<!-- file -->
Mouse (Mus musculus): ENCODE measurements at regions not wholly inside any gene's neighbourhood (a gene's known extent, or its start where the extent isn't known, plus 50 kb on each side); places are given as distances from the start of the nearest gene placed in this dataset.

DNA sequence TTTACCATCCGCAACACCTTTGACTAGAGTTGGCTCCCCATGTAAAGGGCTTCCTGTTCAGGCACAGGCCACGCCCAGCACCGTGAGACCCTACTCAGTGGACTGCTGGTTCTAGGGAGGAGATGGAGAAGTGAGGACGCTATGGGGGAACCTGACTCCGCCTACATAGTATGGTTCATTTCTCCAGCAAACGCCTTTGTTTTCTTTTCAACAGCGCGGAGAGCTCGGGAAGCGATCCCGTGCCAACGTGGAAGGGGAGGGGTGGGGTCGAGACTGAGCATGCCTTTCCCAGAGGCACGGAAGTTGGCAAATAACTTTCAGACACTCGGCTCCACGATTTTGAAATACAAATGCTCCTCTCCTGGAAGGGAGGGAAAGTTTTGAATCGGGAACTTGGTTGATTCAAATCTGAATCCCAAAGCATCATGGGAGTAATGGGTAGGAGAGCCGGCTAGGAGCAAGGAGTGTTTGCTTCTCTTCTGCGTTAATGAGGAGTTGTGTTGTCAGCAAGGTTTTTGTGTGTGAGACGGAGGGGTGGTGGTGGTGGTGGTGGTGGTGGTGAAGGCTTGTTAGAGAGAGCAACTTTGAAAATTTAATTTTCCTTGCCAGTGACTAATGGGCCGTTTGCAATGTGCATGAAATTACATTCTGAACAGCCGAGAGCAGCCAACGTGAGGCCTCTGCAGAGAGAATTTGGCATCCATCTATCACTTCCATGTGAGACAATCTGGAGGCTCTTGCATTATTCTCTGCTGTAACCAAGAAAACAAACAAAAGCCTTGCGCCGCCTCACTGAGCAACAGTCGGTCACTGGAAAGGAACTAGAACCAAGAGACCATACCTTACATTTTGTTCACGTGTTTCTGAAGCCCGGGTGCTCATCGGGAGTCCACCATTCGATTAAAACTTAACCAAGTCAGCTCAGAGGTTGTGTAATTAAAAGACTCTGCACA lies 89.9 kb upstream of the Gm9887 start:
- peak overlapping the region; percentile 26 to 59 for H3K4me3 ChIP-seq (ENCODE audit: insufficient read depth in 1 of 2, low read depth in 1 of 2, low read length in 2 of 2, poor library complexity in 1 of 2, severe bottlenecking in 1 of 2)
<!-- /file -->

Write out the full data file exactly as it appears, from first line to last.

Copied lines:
Mouse (Mus musculus): ENCODE measurements at regions not wholly inside any gene's neighbourhood (a gene's known extent, or its start where the extent isn't known, plus 50 kb on each side); places are given as distances from the start of the nearest gene placed in this dataset.

DNA sequence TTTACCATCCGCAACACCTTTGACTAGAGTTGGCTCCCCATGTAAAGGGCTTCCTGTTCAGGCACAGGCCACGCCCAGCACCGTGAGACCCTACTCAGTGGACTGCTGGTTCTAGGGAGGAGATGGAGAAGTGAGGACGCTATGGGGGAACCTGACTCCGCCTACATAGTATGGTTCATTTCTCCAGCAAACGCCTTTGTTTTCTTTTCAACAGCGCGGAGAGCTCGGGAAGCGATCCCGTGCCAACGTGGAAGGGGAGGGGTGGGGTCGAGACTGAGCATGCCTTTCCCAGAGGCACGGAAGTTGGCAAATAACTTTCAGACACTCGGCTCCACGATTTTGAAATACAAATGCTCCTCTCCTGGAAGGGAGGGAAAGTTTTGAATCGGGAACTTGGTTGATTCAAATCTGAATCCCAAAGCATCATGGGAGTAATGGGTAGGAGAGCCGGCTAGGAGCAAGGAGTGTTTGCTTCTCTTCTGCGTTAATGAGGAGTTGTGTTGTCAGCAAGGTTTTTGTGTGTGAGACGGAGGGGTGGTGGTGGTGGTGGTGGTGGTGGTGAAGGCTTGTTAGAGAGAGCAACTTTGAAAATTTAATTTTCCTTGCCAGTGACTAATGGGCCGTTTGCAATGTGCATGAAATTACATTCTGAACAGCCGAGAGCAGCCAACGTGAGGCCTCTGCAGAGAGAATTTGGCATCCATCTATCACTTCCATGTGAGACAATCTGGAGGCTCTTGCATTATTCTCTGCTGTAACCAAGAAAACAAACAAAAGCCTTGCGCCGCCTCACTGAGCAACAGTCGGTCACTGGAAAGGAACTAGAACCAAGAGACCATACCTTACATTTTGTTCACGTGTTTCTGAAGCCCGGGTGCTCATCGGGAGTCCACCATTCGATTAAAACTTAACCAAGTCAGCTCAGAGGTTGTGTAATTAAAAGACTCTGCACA lies 89.9 kb upstream of the Gm9887 start:
- peak overlapping the region; percentile 26 to 59 for H3K4me3 ChIP-seq (ENCODE audit: insufficient read depth in 1 of 2, low read depth in 1 of 2, low read length in 2 of 2, poor library complexity in 1 of 2, severe bottlenecking in 1 of 2)